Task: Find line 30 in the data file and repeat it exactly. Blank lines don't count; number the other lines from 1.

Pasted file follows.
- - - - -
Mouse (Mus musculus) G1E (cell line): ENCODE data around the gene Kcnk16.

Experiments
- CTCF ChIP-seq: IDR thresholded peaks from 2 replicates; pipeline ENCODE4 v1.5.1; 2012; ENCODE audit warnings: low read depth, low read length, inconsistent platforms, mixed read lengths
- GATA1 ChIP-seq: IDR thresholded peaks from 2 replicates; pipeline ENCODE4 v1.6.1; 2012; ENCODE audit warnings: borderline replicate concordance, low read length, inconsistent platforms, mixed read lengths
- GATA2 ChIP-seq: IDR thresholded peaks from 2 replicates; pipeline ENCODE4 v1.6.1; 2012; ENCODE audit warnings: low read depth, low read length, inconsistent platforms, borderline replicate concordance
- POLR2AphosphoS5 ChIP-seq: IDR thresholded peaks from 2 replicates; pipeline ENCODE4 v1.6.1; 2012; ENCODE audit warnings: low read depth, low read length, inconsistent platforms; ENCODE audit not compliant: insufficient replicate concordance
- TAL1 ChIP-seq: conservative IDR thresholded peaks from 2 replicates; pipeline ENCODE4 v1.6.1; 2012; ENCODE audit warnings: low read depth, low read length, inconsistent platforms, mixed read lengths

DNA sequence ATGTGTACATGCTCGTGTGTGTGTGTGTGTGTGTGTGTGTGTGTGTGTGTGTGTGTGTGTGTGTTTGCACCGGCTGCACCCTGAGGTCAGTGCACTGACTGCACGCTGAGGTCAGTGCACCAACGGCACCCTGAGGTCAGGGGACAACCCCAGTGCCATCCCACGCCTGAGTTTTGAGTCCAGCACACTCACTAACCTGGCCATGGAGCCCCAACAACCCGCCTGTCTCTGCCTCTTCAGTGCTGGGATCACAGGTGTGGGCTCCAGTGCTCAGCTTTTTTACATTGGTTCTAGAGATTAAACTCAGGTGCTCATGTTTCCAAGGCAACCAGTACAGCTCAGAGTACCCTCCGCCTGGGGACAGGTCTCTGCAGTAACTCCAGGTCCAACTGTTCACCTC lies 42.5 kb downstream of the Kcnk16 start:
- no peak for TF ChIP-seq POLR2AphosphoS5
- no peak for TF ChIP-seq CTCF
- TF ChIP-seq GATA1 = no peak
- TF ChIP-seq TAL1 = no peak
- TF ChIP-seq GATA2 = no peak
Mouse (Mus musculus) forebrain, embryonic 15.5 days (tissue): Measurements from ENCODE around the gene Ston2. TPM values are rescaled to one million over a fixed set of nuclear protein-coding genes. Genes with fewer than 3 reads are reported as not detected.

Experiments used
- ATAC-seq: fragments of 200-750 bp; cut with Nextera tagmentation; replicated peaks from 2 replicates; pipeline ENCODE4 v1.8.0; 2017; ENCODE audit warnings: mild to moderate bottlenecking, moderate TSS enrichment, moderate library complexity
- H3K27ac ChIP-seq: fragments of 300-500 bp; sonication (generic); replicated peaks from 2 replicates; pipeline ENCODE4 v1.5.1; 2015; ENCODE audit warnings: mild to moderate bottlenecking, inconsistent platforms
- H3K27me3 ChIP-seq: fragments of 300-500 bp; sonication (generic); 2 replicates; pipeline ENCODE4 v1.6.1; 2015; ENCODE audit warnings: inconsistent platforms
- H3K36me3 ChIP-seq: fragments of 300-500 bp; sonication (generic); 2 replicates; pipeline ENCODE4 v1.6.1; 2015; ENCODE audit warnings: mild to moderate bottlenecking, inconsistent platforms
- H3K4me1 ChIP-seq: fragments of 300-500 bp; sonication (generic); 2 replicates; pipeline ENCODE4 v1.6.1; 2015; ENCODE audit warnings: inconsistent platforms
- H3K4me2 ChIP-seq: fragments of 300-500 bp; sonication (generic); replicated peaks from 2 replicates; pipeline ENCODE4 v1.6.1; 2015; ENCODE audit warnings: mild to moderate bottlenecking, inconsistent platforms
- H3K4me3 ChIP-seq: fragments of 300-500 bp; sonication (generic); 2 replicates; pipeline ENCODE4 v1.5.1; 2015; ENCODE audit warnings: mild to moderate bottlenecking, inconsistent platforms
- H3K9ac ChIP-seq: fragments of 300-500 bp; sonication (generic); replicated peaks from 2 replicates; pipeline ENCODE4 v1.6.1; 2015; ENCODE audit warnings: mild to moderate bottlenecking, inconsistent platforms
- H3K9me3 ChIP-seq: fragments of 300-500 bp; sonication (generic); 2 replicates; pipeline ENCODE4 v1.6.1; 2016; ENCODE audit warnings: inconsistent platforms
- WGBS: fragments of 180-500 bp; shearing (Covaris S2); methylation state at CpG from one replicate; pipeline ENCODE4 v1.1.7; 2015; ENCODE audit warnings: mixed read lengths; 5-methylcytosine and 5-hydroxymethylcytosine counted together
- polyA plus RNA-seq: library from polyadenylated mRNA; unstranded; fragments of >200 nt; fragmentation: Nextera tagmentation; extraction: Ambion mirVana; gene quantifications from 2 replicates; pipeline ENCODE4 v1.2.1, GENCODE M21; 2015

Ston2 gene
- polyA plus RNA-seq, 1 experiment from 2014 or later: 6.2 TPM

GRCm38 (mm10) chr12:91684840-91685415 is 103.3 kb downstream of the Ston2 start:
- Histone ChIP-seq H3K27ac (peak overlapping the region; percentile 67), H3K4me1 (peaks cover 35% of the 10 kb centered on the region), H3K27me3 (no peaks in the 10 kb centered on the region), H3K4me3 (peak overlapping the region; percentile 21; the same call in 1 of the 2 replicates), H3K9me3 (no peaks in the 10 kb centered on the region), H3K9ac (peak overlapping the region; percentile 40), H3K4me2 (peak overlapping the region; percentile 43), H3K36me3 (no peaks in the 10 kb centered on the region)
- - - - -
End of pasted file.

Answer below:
- Histone ChIP-seq H3K27ac (peak overlapping the region; percentile 67), H3K4me1 (peaks cover 35% of the 10 kb centered on the region), H3K27me3 (no peaks in the 10 kb centered on the region), H3K4me3 (peak overlapping the region; percentile 21; the same call in 1 of the 2 replicates), H3K9me3 (no peaks in the 10 kb centered on the region), H3K9ac (peak overlapping the region; percentile 40), H3K4me2 (peak overlapping the region; percentile 43), H3K36me3 (no peaks in the 10 kb centered on the region)